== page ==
So, this is what people do now.

Before I launch into this Friday’s rant, you need to watch at least a little bit of this video.

This is someone who has, apparently:

  • Taken apart a perfectly good xylophone.
  • Bought a whole bunch of hot wheels cars, probably well over 150.
  • Created some method of releasing those cars at consistent speeds across multiple tracks.
  • Either researched or wrote a piece of music that could be played with a xylophone and sound reasonably good.
  • Implemented, tested, and eventually recorded the result of all this on video.

So who knows what we’re talking about here. Possibly 100-200 hours, and maybe $500-$750 in hard costs? Then there’s the cost of the labor, which we can’t even estimate.

All this to get you to watch a 2-minute video…

…which doesn’t even have ads attached. So it’s not even being monetized. This may be part of a long-term strategy to build the video’s authors into hard-core influencers, or it could all just be done for the sheer geeky glory of it. Art for art’s sake, as they’ve been saying for about a century.

But is this really where our society is at now?

I’m being a little harsh here, I know. Entertainment is an important part of our lives and it always has been. Even people who barely get by in horrible harsh ways find opportunities for entertainment. It’s really part of who we are.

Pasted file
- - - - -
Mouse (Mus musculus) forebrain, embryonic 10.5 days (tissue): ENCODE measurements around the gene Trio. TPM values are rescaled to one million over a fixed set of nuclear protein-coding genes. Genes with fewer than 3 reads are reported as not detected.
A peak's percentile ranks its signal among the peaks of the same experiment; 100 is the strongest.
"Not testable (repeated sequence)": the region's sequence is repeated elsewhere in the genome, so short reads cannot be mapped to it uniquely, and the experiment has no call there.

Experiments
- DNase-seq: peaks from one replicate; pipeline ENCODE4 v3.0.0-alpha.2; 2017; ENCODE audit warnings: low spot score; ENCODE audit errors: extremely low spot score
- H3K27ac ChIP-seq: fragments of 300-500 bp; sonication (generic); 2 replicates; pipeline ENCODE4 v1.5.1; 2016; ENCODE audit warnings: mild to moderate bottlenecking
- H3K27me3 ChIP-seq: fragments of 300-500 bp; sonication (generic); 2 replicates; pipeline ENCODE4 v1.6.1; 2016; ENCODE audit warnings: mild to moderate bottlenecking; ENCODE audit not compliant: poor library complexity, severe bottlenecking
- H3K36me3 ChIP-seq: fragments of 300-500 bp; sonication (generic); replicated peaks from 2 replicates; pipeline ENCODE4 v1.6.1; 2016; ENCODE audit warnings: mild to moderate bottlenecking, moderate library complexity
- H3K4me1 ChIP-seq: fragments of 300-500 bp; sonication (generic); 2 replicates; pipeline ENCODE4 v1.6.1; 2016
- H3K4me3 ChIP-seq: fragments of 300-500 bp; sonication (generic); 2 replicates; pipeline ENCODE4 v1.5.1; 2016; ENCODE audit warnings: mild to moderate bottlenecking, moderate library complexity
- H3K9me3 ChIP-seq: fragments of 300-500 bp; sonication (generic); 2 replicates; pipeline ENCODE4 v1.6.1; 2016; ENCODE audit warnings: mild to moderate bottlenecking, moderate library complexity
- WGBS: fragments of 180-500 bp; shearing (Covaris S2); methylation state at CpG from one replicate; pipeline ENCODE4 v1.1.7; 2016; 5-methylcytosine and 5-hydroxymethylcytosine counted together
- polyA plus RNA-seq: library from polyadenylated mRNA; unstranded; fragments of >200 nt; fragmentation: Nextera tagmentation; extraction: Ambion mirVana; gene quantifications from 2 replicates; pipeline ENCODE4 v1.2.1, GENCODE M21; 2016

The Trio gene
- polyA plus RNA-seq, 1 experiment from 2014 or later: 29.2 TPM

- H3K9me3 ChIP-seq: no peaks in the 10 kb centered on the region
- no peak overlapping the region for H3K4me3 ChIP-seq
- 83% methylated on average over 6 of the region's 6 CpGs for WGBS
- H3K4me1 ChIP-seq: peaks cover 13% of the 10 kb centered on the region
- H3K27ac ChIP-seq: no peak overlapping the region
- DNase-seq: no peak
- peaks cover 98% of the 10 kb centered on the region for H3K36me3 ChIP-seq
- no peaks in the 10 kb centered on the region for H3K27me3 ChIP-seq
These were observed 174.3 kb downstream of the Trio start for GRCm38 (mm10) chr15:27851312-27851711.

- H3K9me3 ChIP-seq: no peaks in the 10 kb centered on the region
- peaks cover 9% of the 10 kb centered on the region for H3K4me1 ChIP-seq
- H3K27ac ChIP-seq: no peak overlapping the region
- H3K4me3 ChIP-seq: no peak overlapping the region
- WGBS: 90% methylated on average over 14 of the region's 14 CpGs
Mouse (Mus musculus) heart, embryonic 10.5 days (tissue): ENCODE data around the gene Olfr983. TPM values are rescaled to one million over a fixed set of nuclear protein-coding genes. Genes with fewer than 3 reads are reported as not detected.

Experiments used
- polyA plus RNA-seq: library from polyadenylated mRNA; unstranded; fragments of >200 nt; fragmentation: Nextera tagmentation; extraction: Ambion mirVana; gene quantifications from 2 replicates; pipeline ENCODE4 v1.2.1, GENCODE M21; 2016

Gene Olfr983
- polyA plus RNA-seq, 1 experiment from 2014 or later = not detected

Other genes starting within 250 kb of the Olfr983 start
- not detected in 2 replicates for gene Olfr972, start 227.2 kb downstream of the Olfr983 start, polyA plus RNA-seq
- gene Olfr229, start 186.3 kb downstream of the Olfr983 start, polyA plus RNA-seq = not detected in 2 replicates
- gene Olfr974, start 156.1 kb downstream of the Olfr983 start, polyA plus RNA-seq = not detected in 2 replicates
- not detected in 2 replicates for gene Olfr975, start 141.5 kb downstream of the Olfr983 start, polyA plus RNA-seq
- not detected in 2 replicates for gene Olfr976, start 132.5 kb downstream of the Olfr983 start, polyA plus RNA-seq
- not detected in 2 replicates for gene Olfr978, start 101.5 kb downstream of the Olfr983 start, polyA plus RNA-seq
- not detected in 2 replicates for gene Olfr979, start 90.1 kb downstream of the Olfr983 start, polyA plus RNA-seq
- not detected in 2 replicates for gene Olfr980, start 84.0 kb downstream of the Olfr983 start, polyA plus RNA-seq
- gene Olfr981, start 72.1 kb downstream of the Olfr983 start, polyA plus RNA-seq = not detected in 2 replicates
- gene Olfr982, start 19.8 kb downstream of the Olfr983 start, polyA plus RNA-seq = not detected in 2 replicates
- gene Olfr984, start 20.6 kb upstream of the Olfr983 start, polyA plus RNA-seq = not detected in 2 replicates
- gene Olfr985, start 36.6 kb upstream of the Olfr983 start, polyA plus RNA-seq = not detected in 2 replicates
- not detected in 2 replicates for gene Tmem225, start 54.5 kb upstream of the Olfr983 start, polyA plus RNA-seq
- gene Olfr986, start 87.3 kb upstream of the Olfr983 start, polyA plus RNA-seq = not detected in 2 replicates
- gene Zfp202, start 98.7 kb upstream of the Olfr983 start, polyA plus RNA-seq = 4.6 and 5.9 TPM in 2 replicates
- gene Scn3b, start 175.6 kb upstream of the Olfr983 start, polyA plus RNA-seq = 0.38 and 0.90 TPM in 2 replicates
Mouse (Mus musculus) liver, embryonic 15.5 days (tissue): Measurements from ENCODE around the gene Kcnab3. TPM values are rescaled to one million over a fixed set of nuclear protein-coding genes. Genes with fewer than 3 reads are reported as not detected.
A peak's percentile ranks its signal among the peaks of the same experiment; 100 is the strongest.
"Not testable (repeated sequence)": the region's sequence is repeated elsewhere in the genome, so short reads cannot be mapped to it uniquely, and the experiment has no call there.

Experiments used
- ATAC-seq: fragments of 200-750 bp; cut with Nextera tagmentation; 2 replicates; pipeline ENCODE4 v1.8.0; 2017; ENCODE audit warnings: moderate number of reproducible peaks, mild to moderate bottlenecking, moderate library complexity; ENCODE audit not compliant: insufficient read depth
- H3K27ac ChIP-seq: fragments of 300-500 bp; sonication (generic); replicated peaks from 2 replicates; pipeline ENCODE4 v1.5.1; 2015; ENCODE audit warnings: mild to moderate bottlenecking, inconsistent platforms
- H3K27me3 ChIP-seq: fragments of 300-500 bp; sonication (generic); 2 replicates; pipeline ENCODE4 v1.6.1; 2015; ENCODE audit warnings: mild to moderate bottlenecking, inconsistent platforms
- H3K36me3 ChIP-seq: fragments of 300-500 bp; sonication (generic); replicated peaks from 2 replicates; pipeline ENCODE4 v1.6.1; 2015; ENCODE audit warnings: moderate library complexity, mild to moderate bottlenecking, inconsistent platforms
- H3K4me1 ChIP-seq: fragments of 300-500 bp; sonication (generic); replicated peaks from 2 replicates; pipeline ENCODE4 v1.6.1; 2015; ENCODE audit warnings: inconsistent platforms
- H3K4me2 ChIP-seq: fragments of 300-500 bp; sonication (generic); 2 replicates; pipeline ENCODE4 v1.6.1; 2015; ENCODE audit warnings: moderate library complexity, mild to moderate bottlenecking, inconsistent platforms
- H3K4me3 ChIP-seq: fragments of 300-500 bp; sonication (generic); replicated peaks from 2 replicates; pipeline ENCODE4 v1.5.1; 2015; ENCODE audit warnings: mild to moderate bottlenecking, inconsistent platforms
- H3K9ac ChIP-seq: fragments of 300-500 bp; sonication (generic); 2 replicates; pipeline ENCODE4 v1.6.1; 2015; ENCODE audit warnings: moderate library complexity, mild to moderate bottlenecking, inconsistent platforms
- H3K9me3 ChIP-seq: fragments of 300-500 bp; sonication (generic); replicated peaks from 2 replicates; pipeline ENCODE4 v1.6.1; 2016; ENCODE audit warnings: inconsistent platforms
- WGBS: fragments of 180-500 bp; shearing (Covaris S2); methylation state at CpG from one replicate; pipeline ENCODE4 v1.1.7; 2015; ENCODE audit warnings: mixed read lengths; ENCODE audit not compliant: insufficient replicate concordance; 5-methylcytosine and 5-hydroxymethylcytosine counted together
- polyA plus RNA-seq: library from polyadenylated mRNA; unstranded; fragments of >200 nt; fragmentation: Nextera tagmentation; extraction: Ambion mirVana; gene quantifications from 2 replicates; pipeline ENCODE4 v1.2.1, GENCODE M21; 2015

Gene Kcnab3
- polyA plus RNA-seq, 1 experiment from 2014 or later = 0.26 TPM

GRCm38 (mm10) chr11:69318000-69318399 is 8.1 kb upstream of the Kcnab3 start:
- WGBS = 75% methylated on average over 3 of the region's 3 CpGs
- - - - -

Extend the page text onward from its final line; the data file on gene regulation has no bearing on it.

And, I’m probably being hypercritical toward this video’s makers because I doubt that they could really have made substantive progress on saving the world if they hadn’t taken a few minutes to create a video of hot wheels cars playing a song on a xylophone. For that matter, I doubt that in the time I took to write this article, I could have made any progress in saving the world.

After all, it’s not like anyone was harmed in the making of the video and it’s a cute little distraction.

And yet, I have to ask again, if this is where we are now. And if that’s good for us.

One of the nice things about YouTube and internet culture is that everyone has the opportunity to be a content creator. This gives a lot of folks access to mass distribution who would never have gotten it in the past. I’m sure that eventually this will mean the rise of whole new art forms coming from people who would never been part of the “establishment” in the past. It’s the evolution of the human race, nothing less, as we move away from everything we know about information and entertaibment distribution.

That, in itself, is a noble goal. This particular video probably doesn’t advance it much, but perhaps if you combine all the ridiculous time-wasters on the internet, they might all mesh in some unforeseen way and we’ll find the next Beethoven, John Lennon, or Rembrandt in a place we were never expecting. It probably won’t be on a hot wheels track pointing toward a xylophone, that’s all I’m saying.